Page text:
JOHN BAXTER TELLS HIS DOG STORY AND A GOOD ONE IT IS
When I was about six, my parents, in a well-intentioned but misguided parenting gesture, brought home an adorable Sealyham terrier, named him "Chester," and then stood back and waited for a bond to form between us. But it turned out that Chester was even less interested in me than I was in him. He poured all of his considerable energy into getting as filthy as possible at every opportunity, and I preferred playing with insects, so we tacitly agreed to ignore each other for the duration of his stay. Indeed, I hardly noticed when he was shipped off to a farm (yes, a real farm) less than six months later. I felt no sadness at Chester’s departure and I certainly didn't miss him, but every so often it would cross my mind that he was once our dog. Then I would picture him happily chasing livestock and rolling in a pigsty somewhere and think he was well out of it.
When I was a teenager, my parents recycled the same failed gesture for my younger brother. They brought home an adorable Westie, rather foolishly named him Macbeth, and then stood back and waited for a bond to form between them. But Mac...er, I mean, the Scottish Dog, was a neurotic mess, desperately in need of training that he would never get in our house, and one day he excitedly bonded his teeth to my brother's chin, earning him an express ticket back to the breeder.
This time, I felt ever so slightly depressed by the departure and briefly wondered if I might after all be a dog person. It seemed unlikely--twice I'd had a puppy in the house without feeling the least bit drawn to it, which suggested that I was the problem. I clearly lacked the requisite personality for true bonding between dog and person, so I decided there would never be any point in my owning one. Moreover, my encounters with dogs in the ensuing years, two of which required stitches, did nothing to change my outlook. And certainly, when I moved to Manhattan in my 20s, the issue was laid to rest once and for all—every time I saw someone encouraging their dog to do their business on the bustling city streets, I would think, “What kind of moron would keep a dog in New York City?”
Twenty years later, dogs are everywhere in this town, and I myself have transformed so thoroughly into a dog person that I actually feel slightly offended by my own earlier use of the term “moron.” What spurred this transformation was having a daughter who apparently was born a dog person. She entered childhood already so obsessed with domesticated mammals that she became a volunteer at our local animal shelter before she was old enough to understand the concept of volunteerism. We eventually rewarded her unflagging and selfless dedication to the grim task of letting puppies and kittens crawl all over her by adopting Ginger, a gorgeous mixed-breed born at the shelter in a litter of ten.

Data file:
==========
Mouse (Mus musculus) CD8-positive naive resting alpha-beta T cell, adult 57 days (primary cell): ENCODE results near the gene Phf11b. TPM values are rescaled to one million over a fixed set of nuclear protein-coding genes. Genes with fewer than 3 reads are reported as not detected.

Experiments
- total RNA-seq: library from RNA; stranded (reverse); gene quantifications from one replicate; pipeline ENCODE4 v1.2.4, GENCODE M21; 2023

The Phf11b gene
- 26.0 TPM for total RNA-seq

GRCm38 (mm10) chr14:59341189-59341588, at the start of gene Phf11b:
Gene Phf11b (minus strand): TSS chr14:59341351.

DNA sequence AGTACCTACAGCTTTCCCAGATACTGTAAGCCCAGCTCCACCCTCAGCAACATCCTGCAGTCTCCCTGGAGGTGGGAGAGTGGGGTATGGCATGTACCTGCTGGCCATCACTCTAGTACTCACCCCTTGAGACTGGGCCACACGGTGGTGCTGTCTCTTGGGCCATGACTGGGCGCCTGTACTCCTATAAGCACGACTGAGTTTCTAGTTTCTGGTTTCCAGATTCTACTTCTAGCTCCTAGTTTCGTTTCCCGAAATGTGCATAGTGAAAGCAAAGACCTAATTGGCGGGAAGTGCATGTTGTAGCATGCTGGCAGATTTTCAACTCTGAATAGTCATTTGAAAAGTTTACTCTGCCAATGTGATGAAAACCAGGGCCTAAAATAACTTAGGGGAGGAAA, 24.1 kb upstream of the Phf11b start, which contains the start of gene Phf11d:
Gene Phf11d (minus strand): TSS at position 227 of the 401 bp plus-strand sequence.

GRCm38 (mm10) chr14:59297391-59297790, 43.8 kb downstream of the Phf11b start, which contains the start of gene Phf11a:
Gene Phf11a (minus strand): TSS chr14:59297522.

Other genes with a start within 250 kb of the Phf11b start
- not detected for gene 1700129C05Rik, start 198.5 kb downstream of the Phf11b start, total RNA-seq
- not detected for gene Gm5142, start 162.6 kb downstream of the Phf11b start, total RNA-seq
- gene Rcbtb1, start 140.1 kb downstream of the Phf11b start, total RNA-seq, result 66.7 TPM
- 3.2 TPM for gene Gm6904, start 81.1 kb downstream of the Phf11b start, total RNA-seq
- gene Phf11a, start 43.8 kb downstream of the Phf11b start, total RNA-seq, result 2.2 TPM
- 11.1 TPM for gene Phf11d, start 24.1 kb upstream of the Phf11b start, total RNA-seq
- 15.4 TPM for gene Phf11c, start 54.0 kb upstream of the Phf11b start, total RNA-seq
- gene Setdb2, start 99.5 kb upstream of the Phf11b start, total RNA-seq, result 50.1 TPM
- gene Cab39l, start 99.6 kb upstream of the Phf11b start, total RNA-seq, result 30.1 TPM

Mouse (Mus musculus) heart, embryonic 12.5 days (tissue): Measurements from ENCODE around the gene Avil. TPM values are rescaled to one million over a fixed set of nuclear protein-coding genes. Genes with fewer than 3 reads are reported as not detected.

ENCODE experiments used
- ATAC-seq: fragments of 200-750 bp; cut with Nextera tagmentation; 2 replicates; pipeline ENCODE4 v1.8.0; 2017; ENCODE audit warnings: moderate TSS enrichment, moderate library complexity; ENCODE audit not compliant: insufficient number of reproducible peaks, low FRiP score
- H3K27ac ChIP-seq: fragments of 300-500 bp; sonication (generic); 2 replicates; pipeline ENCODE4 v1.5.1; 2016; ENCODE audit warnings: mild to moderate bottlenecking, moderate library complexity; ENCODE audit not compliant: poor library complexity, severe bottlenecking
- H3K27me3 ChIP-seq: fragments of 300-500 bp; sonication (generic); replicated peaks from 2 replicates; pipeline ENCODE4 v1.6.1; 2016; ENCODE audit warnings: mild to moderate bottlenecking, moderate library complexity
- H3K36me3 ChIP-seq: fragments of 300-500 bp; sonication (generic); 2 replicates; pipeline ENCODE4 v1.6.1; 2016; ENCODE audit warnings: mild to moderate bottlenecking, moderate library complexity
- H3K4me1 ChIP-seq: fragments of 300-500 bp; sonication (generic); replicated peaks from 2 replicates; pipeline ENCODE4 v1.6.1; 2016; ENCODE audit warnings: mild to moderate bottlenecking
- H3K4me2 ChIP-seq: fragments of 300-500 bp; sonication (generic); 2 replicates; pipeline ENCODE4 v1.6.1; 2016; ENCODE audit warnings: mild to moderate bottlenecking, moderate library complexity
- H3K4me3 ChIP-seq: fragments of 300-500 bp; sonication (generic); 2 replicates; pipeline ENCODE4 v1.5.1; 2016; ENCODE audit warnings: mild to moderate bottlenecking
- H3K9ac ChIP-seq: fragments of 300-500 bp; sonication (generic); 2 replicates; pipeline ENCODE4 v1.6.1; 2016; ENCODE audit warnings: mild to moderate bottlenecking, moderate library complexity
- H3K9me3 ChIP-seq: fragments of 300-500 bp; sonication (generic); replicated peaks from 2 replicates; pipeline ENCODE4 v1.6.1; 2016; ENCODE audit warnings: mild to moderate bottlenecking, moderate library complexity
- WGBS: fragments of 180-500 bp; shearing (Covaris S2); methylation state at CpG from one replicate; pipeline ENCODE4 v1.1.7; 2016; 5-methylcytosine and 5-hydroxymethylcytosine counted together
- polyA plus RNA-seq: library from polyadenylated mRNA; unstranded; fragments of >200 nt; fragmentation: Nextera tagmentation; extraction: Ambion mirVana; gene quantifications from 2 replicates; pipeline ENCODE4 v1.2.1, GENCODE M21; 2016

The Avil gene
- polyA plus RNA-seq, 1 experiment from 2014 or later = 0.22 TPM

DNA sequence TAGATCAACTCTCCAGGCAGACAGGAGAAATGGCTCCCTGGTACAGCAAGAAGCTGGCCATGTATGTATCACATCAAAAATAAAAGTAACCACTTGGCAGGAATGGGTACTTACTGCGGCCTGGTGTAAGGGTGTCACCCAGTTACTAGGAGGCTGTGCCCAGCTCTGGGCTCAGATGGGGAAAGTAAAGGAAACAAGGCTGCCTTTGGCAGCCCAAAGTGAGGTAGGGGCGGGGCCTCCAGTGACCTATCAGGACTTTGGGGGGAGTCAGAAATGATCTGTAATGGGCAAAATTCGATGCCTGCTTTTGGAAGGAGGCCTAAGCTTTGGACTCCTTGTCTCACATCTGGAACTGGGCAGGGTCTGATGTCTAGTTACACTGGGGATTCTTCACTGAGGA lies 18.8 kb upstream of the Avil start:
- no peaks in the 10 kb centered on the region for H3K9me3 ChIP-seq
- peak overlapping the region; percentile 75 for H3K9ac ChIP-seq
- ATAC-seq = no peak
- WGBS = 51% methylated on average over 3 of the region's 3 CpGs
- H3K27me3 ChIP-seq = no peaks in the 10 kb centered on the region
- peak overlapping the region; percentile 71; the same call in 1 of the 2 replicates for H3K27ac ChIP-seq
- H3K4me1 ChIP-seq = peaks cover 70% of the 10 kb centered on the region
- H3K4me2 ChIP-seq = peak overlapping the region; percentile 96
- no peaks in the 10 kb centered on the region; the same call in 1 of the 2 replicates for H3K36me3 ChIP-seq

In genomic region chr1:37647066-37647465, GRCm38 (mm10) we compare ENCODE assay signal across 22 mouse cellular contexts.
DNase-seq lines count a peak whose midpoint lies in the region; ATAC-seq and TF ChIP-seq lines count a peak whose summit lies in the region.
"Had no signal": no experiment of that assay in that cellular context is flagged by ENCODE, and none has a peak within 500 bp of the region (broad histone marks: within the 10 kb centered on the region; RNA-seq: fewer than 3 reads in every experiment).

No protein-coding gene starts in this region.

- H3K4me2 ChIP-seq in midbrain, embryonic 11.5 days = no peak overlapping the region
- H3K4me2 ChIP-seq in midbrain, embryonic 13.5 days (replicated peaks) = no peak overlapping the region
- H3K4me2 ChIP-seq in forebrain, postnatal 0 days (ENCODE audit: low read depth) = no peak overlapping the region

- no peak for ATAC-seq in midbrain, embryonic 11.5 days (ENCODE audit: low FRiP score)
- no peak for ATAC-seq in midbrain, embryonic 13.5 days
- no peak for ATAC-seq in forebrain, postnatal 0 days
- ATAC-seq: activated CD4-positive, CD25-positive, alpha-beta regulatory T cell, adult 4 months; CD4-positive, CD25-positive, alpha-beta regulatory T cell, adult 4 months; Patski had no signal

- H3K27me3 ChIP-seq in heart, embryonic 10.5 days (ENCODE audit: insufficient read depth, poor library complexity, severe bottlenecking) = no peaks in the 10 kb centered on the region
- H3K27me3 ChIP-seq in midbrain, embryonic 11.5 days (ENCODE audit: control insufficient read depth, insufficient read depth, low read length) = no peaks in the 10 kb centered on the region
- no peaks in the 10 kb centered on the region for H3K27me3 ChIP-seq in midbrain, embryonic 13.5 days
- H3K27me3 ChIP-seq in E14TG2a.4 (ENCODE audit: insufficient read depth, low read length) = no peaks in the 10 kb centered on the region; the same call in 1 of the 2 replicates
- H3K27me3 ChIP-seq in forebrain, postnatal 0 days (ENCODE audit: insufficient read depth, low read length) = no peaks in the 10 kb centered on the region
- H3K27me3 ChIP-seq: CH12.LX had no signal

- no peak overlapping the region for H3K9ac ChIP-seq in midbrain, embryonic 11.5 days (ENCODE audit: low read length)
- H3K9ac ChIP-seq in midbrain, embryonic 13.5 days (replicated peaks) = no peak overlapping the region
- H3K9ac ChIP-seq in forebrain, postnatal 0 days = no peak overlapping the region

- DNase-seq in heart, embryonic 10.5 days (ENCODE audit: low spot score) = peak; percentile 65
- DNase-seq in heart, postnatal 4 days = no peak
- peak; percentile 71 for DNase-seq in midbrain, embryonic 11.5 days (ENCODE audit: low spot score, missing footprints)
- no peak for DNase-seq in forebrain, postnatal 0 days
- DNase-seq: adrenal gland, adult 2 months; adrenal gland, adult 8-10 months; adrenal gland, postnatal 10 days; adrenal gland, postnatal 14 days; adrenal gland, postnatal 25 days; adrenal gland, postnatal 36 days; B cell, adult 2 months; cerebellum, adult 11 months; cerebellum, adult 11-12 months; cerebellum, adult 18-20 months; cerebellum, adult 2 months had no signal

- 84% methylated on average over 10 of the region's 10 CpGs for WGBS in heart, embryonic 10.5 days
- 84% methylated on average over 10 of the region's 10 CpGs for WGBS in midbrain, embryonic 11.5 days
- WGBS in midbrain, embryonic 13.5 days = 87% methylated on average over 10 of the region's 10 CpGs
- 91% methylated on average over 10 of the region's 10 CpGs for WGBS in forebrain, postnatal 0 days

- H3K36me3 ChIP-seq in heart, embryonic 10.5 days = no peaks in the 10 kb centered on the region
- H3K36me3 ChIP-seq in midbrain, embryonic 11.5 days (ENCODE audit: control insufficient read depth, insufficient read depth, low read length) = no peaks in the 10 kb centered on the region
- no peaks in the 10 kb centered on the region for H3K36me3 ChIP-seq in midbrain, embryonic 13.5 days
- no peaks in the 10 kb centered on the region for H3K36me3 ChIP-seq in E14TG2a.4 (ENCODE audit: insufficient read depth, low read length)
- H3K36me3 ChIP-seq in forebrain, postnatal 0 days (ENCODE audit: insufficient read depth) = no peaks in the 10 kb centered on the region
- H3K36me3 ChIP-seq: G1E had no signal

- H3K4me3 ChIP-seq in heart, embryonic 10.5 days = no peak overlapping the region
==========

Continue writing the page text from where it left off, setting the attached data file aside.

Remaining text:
In the early going, I was only doing it for my daughter, and I tried in vain to offset the negatives by reveling in the notion that I was taking one for the team. I grumbled a lot, especially when I had to walk Ginger in foul weather, or whenever she indulged in her youthful habit of chewing irreplaceable objects to bits. But by year two I found myself treating her with an unmistakably paternal solicitousness, and from then on she was family.
Meanwhile, my daughter continued her work at the shelter, which meant frequent exposure to other cute, homeless dogs, which in turn led her to lobby for a second adoption with eventual success. I agreed that Curly was adorable, yet for me it wasn’t love at first sight. Yes, I had become a dog person, but I already owned a dog, and a perfect one at that. Who was this scraggly, snaggletooth interloper that treated our kitchen like his own personal bathroom? Well, suffice it to say that I was soon just as smitten with Curly as I was with Ginger, and I wouldn’t part with his dental asymmetry now for anything.
So, while I am not of the opinion that everyone should own a dog, I do believe that anyone can become a dog person with the passage of time and a little patience. Having a natural inclination toward dogs is obviously the best foundation for a decision to buy or adopt, but don’t assume, like I did, that your own indifference toward dogs means you’ll never own one. There are many paths to dog ownership—a daughter you can’t say no to, for instance.